For all of these reasons, then, The Flower Boat Girl marks a distinctive and original departure for its author. The pacing, calibrated length, and supremely sequenced plot of the novel still owe much to Feign’s long-established skills as a story-boarder, as a compositor of visualized situations, and expert illustrator of compact yet compelling scenes. The avoidance of long, descriptive passages, buoyed by a light touch at the level of the line, achieves a lively, pictorial effect lending itself to a future adaption for the screen, big or small.
Minor Sticking Points
As welcoming and thoughtful as is the approach Feign takes to his subject, there are only one or two rookie errors which fail, nonetheless, to dent the broader success. First, he faces the unenviable task, and test, of transculturating established (and, frankly, long abandoned) popular motifs of piracy, exoticism, and the conventions of foreign romance for a decidedly inhospitable, even hostile, age.
(Experts in the Western genre, for example, may think of Shek Yang as a feminine, and climbing, Horatio Hornblower in the absence of military respectability; or, perhaps, recall David Balfour’s youth and inexperience recast from the perspective of a frightened, yet defiantly capable, Cantonese girl becoming woman.) Across more recent decades, enlightened readerly taste has accordingly denounced any mention, however indicative, of sodomy, opium dens, and girdle-ripping carnality as beholden to the unacceptable taxonomy of sensational orientalism. That Feign doesn’t overplay these moments in the narrative, even while sticking with them, requires delicacy as well as bravery. And that he largely succeeds when re-routing orientalist tropes back toward recognizably local values and utterances, and despite the flattening effect his English pseudo-translations impose, all without apology or shirking what he feels is his duty to his subject, is equally bracing. The fulfillments of the book startle, then, not because they confirm vulgarities in terms the all-too-apparent limits of an ignorant foreigner’s imagination can grasp—the “real” orientalism—but because the coarseness depicted comes sufficiently close to approximating everyday life and hence indemnifies Feign’s characterization, at least to some manageable extent, from the original orientalist charge. Feign’s characters routinely rise above their orientalist emplacement, as his figures draw strength from their local ground as more and less than “Chinese” and always as human beings.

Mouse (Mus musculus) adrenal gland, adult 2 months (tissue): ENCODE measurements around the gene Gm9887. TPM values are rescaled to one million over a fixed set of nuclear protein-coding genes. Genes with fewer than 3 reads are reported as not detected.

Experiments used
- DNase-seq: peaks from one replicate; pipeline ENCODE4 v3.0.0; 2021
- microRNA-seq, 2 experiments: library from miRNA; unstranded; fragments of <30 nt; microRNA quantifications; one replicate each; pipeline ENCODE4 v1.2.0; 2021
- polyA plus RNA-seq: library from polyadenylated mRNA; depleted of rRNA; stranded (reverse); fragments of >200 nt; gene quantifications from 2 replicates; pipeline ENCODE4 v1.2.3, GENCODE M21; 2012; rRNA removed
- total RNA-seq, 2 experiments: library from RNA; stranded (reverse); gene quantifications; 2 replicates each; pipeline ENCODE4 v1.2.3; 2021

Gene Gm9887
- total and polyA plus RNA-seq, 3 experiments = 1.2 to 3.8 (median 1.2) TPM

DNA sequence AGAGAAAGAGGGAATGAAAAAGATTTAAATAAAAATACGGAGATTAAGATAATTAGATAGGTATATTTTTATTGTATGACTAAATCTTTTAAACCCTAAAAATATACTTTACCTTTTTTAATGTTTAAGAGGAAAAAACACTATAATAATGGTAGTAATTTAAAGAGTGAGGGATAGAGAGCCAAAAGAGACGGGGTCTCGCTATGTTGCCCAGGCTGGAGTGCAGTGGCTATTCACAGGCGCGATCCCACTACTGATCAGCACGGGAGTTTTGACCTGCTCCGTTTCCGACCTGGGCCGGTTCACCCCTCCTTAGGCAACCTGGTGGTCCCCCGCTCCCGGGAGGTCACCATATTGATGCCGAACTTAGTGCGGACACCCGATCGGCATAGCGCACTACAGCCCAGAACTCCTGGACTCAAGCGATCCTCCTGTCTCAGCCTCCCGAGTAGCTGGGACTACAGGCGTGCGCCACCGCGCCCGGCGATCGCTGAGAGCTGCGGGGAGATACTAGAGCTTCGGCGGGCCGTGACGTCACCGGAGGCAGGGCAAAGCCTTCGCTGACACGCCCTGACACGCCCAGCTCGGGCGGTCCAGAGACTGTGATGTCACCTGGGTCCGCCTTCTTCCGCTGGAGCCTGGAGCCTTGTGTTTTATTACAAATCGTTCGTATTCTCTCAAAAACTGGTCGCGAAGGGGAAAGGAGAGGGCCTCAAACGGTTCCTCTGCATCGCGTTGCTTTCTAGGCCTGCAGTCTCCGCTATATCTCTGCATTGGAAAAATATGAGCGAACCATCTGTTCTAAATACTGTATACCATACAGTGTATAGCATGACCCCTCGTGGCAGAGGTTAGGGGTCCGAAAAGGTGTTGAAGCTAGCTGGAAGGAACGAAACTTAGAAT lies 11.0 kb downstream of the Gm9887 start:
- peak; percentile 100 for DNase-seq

A greater difficulty, I think, lies in that Feign’s narrative occasionally attributes to characters alien-sounding words (for example, “licit”, “infuriatingly manipulative”, and “catamite”) or phrases (such as that describing Tunghoi, “a town whose major enterprise was piracy”) which emerge ex nihilo from their character’s subjectivity as if fully formed. These tone-deaf moments grate not because they are inappropriate, in principle, so much as because they feel given rather than earned. (The critic and biographer, Jeremy Treglown, levels a similar charge at John Hersey’s Chinese novels with which Treglown is otherwise sympathetic.) The effect is curiously banishing of the mood, and alterity, from which the story derives so much of its pleasure and power: “I’d never heard any person in my life mention a library, nor had I ever stepped inside one. But to discover one on a pirate ship? He must have noticed my surprise.” Certainly, this encounter could have been handled differently—Shek Yang’s first encounter with an elephant, by contrast, comes off better—even without highlighting the difficulty, widely debated, of just how it is any protagonist knows what she, presumably, cannot yet know.
Finally, as charming and well-researched as the novel is, Feign was perhaps too cavalier in dispensing with the consistency of standard romanization used, more or less faithfully, by other amateur historians writing similar kinds of books. He should probably have either stuck with Cantonese (jyutping) throughout, or Mandarin (pinyin), but not both. To name only the most prominent example: the heroine’s name is consistently invoked, in English, as “Shek Yang” (so far so good). Yet, in jyutping, which reflects the romanization of the Cantonese language for foreign learners, her name (石陽) is transliterated not as Shek Yang, but as Shek Yeung. That proper names appear, variously, in two quite different romanization systems is at least confusing, and perhaps even misleading, for those who are reading this book not only for enjoyment but as an entry point for the study of any Chinese language.
All in all, Larry Feign’s The Flower Boat Girl amounts to a fine, and certainly loving, debut by a Hongkonger continuing to do right by his hometown and in approach to another genre. I look forward to the next book, as part of the Pirate Queen’s unfolding series, and intend to call my solicitor in hopes of drumming up exclusive access to the rights for the screenplay to follow.